August 2017



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7th August


                     IN MEMORIAM:



This has been a very painful week for Towton Battlefield Society - and also for me. On Thurday 3rd August, we heard that the Society has lost its much-loved patron, the renowned actor and historian Robert Hardy (left) who has died aged 91. I was saddened by the news, though I can't claim to have known Mr. Hardy - I only once exchanged a few words with him at a Richard III Foundation Inc. conference, but I was lucky enough to hear him speak at the Society's 550th Battle Anniversary Commemoration, and (like everyone else) was very impressed by his delivery.


Then just two days later, we discovered that another staunch TBS supporter, the film-maker Roger Keech (right), had passed away suddenly on July 14th at the age of only 64. That came as a bitter blow, because Mick and I had got to know Roger quite well since 2010, when he was preparing to make a programme about Towton.

Above: the late great Robert Hardy addresses the crowd at the opening of the Towton Battlefield Trail on our 550th Anniversary event in 2011.


Right above: Roger Keech (left) with his partner Brenda and assistant John at Towton in 2011; and below, Roger and John filming for the BBC programme about the battle narrated by Terry Deary.

We subsequently met Roger on a number of occasions, filming for the documentary and for Look North items about Towton. He was a delightful man: not the least bit 'luvvie' for a media person, modest and unassuming about his great skills as a producer and photographer, grateful for the slightest bit of help we were able to give him, and extremely generous in his support to TBS and to me personally. He allowed me to use his wonderful photographs on the covers of my books Walk Wakefield 1460 and Walk Towton 1461, and gave me blanket permission to reproduce other photos (like the shots below) for this website and Society publicity materials. He also presented us with CDs of stills and aerial footage he'd shot while filming for the Towton programme, as well as several glossy mounted photos including his iconic shot of Mick as the Towton Archer which forms the backdrop for the TBS website - and every Christmas we'd receive a card featuring another of his beautiful images. So I considered Roger to be a kind and supportive friend, and I'm gutted by his untimely death - a profound loss to the Battlefield Society, to the profession he served with such talent, and above all to his bereaved partner, family and friends. He was a true gentleman, and I'm going to miss him very much.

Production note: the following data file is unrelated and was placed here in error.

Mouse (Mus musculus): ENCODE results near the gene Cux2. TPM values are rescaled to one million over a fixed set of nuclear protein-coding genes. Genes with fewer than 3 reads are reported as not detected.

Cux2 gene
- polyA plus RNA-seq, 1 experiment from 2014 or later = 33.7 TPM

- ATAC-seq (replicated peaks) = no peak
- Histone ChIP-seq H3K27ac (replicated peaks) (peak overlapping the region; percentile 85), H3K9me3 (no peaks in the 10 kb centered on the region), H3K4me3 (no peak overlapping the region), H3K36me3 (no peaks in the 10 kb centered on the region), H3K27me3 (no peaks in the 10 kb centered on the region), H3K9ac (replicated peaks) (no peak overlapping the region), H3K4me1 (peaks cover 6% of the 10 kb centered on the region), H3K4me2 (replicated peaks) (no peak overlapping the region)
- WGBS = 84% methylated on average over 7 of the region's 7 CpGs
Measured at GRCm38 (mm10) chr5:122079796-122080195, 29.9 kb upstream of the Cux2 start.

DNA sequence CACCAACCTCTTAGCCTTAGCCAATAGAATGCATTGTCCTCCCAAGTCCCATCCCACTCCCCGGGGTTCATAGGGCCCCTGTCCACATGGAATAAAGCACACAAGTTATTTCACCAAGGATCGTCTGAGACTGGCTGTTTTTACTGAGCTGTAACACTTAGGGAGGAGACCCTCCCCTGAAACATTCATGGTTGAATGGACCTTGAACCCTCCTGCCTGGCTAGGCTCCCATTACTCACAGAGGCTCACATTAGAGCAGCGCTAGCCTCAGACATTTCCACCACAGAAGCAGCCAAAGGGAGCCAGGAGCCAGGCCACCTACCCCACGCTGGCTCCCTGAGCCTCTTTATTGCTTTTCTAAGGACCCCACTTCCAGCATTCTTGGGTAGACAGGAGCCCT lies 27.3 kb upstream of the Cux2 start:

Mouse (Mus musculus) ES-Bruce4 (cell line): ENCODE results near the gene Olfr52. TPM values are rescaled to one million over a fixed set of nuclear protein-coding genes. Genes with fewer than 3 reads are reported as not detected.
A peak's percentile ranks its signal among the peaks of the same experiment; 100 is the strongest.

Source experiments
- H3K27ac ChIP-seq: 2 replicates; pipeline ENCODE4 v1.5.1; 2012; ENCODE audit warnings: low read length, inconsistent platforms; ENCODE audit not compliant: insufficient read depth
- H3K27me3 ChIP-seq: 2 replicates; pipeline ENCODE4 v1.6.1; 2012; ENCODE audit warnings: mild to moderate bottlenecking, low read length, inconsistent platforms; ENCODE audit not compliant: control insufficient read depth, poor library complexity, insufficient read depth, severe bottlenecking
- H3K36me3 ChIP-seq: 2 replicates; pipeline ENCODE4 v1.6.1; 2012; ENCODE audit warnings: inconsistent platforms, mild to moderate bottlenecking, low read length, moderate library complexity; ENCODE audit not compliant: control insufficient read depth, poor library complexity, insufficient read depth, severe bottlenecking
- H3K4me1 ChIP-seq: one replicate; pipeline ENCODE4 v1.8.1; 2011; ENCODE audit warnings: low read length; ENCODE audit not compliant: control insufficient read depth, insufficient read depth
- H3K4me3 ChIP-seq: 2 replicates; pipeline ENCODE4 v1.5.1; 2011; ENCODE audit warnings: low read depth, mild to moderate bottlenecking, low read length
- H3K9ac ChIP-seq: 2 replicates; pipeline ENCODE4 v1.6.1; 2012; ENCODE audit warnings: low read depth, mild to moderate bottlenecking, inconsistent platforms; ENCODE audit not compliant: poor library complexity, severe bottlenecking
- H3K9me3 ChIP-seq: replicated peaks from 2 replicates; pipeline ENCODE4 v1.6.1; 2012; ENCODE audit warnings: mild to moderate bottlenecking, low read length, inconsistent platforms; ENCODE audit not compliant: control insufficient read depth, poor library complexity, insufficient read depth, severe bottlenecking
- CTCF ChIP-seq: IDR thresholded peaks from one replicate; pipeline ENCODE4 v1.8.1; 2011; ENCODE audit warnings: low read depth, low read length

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Above: orchard area before mowing and (above right) after mowing - phew!


Below: Hubcap shows off our first cider apples


21st August




August has been a very celebratory month, (literally - I did my first wedding celebrancy on Saturday 5th !) and because of two important anniversaries: the sixth birthday of our one and only Henry Wowler, and the second of getting my new hip/new lease of life. Our third anniversary of acquiring Beckside is also approaching; and since the place looks so gorgeous, we decided to hold a more ambitious party there than the small family gathering we had last summer. After all, that’s what the ‘Party Field’ area’s for – not to mention our new party tent and garden furniture!


So for the past few weeks every bit of spare time has gone into preparing the field – mowing, raking and strimming pathways – so that it looked at its best to receive 20 guests. Thanks to said new hip, I could feel justly proud of my ‘extreme mowing’ achievements (above) cutting some pretty steep slopes and the fiddly bits round the trees, leaving Mick to do the larger flat parts by tractor. We also spotted our first fruits (right) - shame the damsons weren't ripe enough to pick that day, because by the time Mick judged they’d be ready, the blackbirds had beaten us to it and the tree was stripped bare.


However, we reaped fruit of a different kind yesterday with a most delightful ‘Beckside Barbeque.’ Despite Friday’s dire forecast the weather was perfect: not too hot, not too windy and not a single spot of rain. Hubcap, helped by our friend Tim, had done sterling work setting out the party field like an al fresco buffet restaurant (below left): picnic laid out in the tent, sausages and chili keeping hot on the fire-range, a drinks table under the oak tree and a choice of seating areas (sun or shade) consisting of all the garden and re-enactment furniture we own or could scrounge for the day. He also set up an archery range for anyone who fancied popping off a few arrows and, for general convenience, our new green pop-up toilet tent/portable loo parked discreetly among the trees!


To our delight everyone loved it – especially two little dogs, (Max the Jack Russell and Willow the Sausage, below right), who spent their afternoon either racing around the field or milling around the food and being spoilt rotten with titbits. So a good time was had by all, and a good shot at archery by many – including Kylie, (below centre), who has a great style and the makings of a fine archer. Beckside certainly fulfilled all our hopes and expectations as an idyllic spot to entertain family and friends, and the party seemed a nice way to thank people who’ve worked hard alongside us to create the working woodland garden-cum-nature reserve we can all now enjoy… like some guests who stayed on until the bitter end (being forced off by hordes of midges). I thoroughly enjoyed myself too, and have a feeling that (by popular demand) a Beckside Barbie in August may become an annual event; meanwhile it’s made me look forward even more to celebrating our 10th wedding anniversary there with the Frei Compagnie next month!


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